Certainly, it’s a large understatement to describe the standard lung cancer biopsy as inconvenient, not particularly patient-friendly. Extremely unpleasant doesn’t even tell the whole story.

The thought of having a needle stuck in your lung is scary enough. Then having to be re-positioned so that the needle can be re-inserted numerous times over the course of a couple of hours is just medical piling on. And in a typical lung biopsy, this is the norm. Currently, lung biopsies and ablations are extremely tedious, involving multiple static CT images and repeated manual needle/probe manipulations.

But now a group of enterprising graduate students at Massachusetts Institute of Technology (MIT; Cambridge, Massachusetts) have developed a product — the Robopsy — to make the process more efficient and less time-consuming and so much easier on the patient.

Robopsy is a collaborative development by the students and radiologist Rajiv Gupta, of Massachusetts General Hospital (Boston), and the product recently was awarded the MIT $100,000 Entrepreneurship Competition, its inventors carrying away a $100,000 prize.

Robopsy is a remote, telerobotic needle insertion system that assists radiologists in targeting potentially cancerous lesions during computed tomography (CT) image-guided tumor biopsy and ablation procedures. By enabling needle insertion remotely, Robopsy allows doctors to perform procedures while simultaneously imaging the patient “live,” thus reducing the number of needle insertions and scans required, and thereby reducing procedure time and patient radiation dose.

All of this results in increasing the accuracy of the procedure and facilitating earlier detection and treatment by enabling the targeting of smaller lesions than would be possible by hand and without live imaging, according to the inventors.

John Harthorne, an MBA student and one of the systems’ developers, told Diagnostics & Imaging Week that Robopsy “consists of a disposable unit and a durable unit. The disposable unit overall — designed to improve the lung biopsy procedure — makes it more accurate, makes it faster and reduces risk of complications.”

For comparison, he goes on to describe the current circuitous practice:

“Say you have a suspicious lesion on your lung — they have scanned you with a CT scanner, and they have identified a location on your lung that looks suspicious [so] they want to take a tissue sample to run tests on it. The current procedure would have [the patient] placed in the CT scanner, and identified very precisely with sub-millimeter accuracy the precise location of the lesion. Then they would wheel you out of the machine and place a needle into your chest — manually, approximately targeting that location.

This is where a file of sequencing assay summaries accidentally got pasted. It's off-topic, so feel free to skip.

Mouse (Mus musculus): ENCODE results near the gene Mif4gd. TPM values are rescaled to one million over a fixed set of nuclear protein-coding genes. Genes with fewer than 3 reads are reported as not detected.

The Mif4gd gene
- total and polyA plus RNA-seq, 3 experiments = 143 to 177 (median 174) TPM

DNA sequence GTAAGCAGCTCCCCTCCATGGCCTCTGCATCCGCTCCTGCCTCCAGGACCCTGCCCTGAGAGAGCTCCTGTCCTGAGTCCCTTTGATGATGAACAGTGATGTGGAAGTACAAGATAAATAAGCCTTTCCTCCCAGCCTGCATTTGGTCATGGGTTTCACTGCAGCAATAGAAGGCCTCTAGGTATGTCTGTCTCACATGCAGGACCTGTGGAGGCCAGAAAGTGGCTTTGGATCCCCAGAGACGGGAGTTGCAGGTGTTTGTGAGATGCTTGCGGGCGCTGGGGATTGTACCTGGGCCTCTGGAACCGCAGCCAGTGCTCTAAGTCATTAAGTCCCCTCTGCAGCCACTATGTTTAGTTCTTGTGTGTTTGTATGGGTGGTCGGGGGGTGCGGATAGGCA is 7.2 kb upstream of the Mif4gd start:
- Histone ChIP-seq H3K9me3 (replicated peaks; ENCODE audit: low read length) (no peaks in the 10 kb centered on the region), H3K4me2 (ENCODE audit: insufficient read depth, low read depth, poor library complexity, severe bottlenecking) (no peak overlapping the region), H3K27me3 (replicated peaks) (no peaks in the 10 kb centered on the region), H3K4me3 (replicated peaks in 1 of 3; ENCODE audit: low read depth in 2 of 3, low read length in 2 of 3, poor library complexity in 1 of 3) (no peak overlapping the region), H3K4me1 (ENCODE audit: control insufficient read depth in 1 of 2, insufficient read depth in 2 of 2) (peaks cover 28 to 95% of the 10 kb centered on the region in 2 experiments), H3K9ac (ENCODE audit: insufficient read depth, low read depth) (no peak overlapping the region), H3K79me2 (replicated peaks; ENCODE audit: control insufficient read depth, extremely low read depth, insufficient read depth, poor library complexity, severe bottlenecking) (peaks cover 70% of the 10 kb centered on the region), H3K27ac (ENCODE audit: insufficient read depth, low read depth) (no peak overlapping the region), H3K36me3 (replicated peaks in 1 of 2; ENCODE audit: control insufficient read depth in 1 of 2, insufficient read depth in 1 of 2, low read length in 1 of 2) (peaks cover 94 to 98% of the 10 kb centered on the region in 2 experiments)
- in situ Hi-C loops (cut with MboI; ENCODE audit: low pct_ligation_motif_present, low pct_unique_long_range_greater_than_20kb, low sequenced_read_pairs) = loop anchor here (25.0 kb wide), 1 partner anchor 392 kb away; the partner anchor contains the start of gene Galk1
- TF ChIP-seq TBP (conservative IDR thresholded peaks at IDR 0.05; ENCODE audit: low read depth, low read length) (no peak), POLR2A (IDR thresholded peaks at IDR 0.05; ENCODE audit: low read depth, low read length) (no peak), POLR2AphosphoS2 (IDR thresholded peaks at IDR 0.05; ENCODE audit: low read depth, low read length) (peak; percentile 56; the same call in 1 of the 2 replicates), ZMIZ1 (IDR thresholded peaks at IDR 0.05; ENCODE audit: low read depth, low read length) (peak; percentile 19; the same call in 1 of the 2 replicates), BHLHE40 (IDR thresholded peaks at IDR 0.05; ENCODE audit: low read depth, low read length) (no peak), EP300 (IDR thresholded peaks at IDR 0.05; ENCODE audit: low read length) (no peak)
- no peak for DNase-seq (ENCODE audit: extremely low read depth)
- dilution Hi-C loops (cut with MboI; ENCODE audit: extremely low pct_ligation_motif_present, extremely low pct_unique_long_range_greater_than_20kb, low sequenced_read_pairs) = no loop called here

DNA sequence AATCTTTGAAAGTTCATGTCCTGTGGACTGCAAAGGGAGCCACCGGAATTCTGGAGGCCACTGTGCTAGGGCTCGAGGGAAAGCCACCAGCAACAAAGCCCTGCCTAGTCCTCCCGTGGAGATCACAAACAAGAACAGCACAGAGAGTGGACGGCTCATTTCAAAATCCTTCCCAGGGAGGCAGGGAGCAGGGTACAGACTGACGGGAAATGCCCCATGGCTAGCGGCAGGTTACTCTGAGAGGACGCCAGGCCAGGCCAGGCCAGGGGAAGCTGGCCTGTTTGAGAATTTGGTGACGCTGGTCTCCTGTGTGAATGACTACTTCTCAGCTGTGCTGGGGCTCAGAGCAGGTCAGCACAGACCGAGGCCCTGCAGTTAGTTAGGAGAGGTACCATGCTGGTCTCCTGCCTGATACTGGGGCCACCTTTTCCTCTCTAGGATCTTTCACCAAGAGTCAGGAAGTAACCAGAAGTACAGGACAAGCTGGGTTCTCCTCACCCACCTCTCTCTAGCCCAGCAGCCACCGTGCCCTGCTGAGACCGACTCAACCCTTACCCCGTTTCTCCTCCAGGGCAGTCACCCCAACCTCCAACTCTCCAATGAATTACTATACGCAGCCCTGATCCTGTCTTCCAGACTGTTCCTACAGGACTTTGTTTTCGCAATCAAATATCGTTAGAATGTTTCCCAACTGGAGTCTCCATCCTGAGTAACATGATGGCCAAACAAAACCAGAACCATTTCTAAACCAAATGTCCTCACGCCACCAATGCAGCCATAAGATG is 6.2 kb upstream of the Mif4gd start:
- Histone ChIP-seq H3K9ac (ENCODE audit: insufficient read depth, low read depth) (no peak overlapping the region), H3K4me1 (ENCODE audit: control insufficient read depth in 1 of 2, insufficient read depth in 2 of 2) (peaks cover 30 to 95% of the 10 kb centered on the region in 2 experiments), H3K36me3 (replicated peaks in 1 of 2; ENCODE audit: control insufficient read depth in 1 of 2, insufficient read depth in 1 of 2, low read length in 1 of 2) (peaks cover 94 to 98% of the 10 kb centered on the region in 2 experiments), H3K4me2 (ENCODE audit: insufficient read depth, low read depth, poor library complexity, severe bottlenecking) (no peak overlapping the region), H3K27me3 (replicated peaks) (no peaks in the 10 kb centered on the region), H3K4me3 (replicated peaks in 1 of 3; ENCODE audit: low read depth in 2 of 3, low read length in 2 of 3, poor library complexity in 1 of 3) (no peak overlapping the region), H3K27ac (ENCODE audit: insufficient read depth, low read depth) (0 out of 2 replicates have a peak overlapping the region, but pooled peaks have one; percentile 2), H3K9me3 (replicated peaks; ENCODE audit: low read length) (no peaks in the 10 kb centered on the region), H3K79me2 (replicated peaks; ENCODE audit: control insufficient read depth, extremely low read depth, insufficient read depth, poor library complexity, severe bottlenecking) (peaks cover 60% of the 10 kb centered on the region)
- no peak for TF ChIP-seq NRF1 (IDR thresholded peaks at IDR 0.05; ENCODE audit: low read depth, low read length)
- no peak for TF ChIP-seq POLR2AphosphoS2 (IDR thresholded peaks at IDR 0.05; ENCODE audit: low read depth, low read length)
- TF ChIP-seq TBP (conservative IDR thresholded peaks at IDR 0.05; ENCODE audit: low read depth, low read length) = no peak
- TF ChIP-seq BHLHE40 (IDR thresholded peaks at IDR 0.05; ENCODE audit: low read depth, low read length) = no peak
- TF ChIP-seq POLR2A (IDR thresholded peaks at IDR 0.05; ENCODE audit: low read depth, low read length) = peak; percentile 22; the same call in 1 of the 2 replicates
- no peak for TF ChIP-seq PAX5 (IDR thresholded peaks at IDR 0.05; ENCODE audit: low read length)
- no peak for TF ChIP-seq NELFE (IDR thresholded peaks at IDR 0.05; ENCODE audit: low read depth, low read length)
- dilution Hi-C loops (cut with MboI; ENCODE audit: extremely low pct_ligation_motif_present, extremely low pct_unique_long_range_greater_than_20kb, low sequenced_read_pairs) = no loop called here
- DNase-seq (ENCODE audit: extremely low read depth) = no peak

“The doctor leaves the room, goes to the radiation-shielded control room, rescans you with the needle in your chest to determine how closely they’ve targeted it. Then they wheel you back out, manipulate the needle to get it a little bit closer, put you back in and rescan — and so on.”

Not pleasant.

Robopsy thus aims to reduce the number of these activities, making detection more efficient and, hopefully, faster — especially important for lung cancer, which often spreads more rapidly than other cancers. And unless treated at the earliest stages, the fatality rate is extremely high. Just as important for the patient, the system could improve patient care by reducing potential complications caused by repeated invasions of the chest cavity via the repeated needle insertions.

Hospital administrators and insurance companies also will appreciate Robopsy because it reduces procedure time, thus increasing throughput on expensive imaging equipment and decreasing the cost of each procedure.

Nevan Hanumara, who along with fellow engineering student Conor Walsh invented Robopsy, further explained the improved Robopsy process for D&IW: “We want to replicate the doctor’s motions, but do them better with more precision. There are two motors that correspond to the two angles of the needle — toward the head and feet and left and right. The other pair of motors drives the needle into the patient, and then grabs the needle. So, we have done the four motions that a doctor would do — tilt, grip and release.”

Harthorne further explained: “The unit is a plastic robot that is affixed to the patient’s chest, it has a cable running into a control unit and to a laptop. The doctor can sit in the control room and manipulate the robot from the radiation-shielded control room live while the scanner is scanning the patient. The robot’s two motors can grasp a needle and insert it through the ribcage, targeting the lesion much more precisely than can be done by hand.

“And because it’s done in live real-time with the scan, it’s a much faster procedure, because you don’t have to constantly wheel the patient out, rescan, wheel him out, rescan — you can do it in one shot. In a normal procedure the doctor can’t manipulate the needle in real time because of the radiation effect [of the CT scan].”

As for the future of Robopsy, Walsh said that the device is in a beta testing stage at Massachusetts General, and, “going forward, the device needs one more run of design with some new features and refinements made to it. We plan on doing some extensive testing on live pigs to test the accuracy of the device.”

“We’re not sure exactly how much better [Robopsy] will be,” Harthorne said, in terms of the exact amount of improvement. But he suggests that any small improvement over the standard procedure will be huge.

No Comments